Rocco Trigoures was back at Live with another performance. This time a swirling drunken dance set to Mexican pop music, punctured by outbursts of Tourettes-like screaming and hysteria. He smashed his way through a string of pearls with a hammer and gathered them up again as if they were the fragments of his shattered soul. He concluded by kneeling before the crowd while donning a grinning death’s head mask.

Irene Loughlin continued with an invocation of anti-personality in an excrescence of negativity. Dressed all in black latex with black boots and stiletto heels she covered her face with a thick black wig, which trailed a tail of hair down to her shining boots.

A soundtrack was provided by a small transistor radio tuned to white noise.

Appropriately every act Loughlin attempted was foiled, the paper she attempted to tape to the wall just wouldn’t stick even as she added more and more bright yellow duct –tape, her pot of ink was too far away from her ladder for her to dip her pony tail, her stiletto heel refused to damage the radio speaker.

With an extraordinary effort she finally succeeded in writing out the words “Folly Perceived” with her ink sodden ponytail. Once this is act was complete a friend from the audience assured her that the performance might end.

For Vassan Sittiket’s performance, he donned a blond fright wig, a camouflage jacket, black rubber gloves and an American Flag, which he draped over his back like a super hero. Pulling out a brand new dildo he proceeded to violently fuck a cabbage, a cauliflower, a chicken and a cucumber. Small army toys, fighter jets and tanks flew around the stage to the rata-ta-ta-tat of gunfire and explosions. The piece concluded as Sittiket set afire $20 and $50 bills, while singing “Everything is gonna be all right”.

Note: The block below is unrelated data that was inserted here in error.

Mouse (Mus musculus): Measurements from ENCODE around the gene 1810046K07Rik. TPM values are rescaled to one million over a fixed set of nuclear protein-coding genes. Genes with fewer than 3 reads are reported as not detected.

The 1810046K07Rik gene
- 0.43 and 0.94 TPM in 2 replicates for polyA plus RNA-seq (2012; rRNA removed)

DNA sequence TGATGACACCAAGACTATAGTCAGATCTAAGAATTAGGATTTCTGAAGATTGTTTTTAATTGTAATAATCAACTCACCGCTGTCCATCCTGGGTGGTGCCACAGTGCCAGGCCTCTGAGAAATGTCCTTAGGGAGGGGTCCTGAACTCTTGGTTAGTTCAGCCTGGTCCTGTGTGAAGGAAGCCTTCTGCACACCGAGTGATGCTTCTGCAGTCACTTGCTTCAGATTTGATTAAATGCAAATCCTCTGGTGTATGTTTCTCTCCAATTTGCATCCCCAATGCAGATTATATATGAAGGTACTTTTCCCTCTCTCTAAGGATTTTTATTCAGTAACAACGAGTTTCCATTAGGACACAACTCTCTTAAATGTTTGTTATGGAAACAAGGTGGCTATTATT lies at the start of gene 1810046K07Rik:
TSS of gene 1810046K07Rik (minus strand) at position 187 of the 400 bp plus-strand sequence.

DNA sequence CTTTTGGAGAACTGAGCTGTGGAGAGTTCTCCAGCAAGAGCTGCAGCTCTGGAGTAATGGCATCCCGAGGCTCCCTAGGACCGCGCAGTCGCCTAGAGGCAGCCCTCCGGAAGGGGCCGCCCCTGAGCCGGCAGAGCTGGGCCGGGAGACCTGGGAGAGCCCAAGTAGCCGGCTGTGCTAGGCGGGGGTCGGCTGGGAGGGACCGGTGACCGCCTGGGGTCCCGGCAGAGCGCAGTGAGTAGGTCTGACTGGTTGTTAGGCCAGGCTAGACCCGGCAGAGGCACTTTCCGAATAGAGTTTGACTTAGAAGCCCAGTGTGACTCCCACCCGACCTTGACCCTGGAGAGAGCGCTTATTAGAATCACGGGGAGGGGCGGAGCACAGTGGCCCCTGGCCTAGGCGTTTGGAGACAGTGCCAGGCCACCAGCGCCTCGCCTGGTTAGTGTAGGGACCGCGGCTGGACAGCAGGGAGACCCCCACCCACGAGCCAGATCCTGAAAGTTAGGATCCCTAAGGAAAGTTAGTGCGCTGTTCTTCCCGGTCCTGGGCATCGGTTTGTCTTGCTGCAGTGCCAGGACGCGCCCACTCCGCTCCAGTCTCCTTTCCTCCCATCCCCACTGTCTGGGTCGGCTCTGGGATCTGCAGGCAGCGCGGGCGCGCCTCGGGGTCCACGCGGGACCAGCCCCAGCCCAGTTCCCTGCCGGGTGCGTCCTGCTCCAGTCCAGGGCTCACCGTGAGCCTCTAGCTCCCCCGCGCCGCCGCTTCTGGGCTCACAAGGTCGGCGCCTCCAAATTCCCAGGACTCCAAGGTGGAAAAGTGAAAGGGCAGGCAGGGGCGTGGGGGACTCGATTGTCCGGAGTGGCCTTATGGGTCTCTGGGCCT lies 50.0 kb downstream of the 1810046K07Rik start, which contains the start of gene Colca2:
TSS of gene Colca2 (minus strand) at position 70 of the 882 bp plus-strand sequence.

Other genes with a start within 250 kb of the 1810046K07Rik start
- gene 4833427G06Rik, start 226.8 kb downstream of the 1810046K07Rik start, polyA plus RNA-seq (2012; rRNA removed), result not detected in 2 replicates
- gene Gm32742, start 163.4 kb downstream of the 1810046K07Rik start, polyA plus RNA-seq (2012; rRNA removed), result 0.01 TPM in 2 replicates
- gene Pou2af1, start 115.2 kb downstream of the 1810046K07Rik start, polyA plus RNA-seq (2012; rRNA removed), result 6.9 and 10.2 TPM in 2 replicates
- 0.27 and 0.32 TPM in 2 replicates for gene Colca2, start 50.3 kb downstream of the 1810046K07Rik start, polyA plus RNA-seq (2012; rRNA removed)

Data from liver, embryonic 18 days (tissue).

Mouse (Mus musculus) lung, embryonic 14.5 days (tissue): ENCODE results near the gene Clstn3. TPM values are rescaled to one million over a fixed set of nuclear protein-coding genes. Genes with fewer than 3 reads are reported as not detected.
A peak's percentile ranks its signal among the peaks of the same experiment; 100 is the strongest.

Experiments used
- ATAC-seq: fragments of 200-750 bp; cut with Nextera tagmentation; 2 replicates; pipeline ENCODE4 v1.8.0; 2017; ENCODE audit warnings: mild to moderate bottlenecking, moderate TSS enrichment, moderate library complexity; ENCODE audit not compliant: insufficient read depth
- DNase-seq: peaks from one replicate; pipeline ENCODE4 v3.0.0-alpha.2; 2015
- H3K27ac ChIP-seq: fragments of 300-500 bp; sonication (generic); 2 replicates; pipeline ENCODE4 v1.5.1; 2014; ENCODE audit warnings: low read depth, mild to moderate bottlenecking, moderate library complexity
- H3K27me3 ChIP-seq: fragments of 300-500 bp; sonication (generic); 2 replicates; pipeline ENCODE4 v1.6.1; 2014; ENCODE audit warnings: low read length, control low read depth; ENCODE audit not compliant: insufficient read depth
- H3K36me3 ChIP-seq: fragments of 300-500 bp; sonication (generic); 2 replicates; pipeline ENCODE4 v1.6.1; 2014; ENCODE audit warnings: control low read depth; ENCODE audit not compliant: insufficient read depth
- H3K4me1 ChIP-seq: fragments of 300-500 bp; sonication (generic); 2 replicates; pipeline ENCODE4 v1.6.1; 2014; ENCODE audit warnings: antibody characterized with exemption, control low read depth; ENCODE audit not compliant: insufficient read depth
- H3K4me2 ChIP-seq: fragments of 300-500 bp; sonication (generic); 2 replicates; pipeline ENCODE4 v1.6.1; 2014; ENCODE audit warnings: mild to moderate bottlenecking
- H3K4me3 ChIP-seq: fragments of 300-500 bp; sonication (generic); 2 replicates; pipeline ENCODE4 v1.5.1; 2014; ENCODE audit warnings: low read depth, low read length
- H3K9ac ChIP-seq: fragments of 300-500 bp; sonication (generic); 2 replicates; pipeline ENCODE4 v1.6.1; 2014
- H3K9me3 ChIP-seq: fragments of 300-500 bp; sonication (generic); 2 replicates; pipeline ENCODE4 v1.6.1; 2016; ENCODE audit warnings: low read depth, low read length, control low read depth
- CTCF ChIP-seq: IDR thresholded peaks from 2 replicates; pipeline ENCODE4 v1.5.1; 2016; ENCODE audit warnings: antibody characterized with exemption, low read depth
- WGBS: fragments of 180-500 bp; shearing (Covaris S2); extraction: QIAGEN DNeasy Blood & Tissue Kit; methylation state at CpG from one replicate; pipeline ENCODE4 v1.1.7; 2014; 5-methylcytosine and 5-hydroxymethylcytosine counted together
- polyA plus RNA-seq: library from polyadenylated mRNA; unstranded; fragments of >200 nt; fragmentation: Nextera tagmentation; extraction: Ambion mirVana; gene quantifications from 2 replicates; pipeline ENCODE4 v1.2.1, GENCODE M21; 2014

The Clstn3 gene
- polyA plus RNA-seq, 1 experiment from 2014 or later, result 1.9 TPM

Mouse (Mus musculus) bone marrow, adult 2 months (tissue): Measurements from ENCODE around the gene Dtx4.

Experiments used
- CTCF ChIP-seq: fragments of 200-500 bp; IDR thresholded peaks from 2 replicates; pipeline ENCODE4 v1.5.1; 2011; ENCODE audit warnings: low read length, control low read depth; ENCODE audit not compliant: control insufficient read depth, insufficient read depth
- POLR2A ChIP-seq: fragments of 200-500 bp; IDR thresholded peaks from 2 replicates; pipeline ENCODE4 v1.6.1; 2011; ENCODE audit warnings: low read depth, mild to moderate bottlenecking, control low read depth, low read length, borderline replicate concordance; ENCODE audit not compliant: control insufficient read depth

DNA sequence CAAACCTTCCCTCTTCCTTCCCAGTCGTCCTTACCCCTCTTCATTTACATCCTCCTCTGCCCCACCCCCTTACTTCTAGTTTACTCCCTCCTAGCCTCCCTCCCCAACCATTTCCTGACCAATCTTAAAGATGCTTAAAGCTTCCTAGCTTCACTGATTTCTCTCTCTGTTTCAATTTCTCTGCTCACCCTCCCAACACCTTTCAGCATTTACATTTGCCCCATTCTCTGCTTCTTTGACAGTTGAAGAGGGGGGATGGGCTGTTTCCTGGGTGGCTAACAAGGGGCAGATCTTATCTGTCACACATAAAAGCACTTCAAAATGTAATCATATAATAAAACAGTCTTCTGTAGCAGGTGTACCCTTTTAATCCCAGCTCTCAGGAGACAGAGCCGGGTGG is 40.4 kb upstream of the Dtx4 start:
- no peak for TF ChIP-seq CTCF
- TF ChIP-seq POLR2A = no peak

It was a spectacle painted in broad raw strokes. His on-going commentary situated the piece. It was about food, about colonial imperialism, about the state of permanent war, about the lying rhetoric of freedom, democracy and liberty.

Sittiket started his piece with a wish to create a new GMO, a genetically modified object. Presumably, this new object would exemplify a new way of being that would exorcise the demons that Sittiket summons and denounces. This essential part, the creation of the new way of being, was left unstated in the piece. I’ll look forward to future work that presents us a plausible way of escape from the mad, cruel creatures that lurk under MEC anoraks, the Boss suits and American Apparel tees.

One primary function of this art of performance is to provide us a with a mirror powerful enough to reflect elements of truth through the fog of our collective illusions. Even if we all know there is no true escape, there is no “them” and “us”, and that this art and our consumption of it is also situated within the context of its critique, its capacity to reify and portray can help us (or so I wish to believe). Because an even more imperative function for the art is to provide a few useful tools by which we, or at least some of us, can make an escape (even if we know there’s no where else to go).



Anonymous said...

I wanted to correct, that Pedro Guillen Cuevas was the artist unable to come to perform, not Pancho Lopez.

Irene Loughlin said...

That was no 'friend' who decided the performance was over lol. Usually I ignore such things, this time, I couldn't be bothered.

Irene Loughlin said...
This comment has been removed by the author.
Irene Loughlin said...

For detailed analysis of mine Diane's work, please order the book at:
with an essay by academic Fei Shi.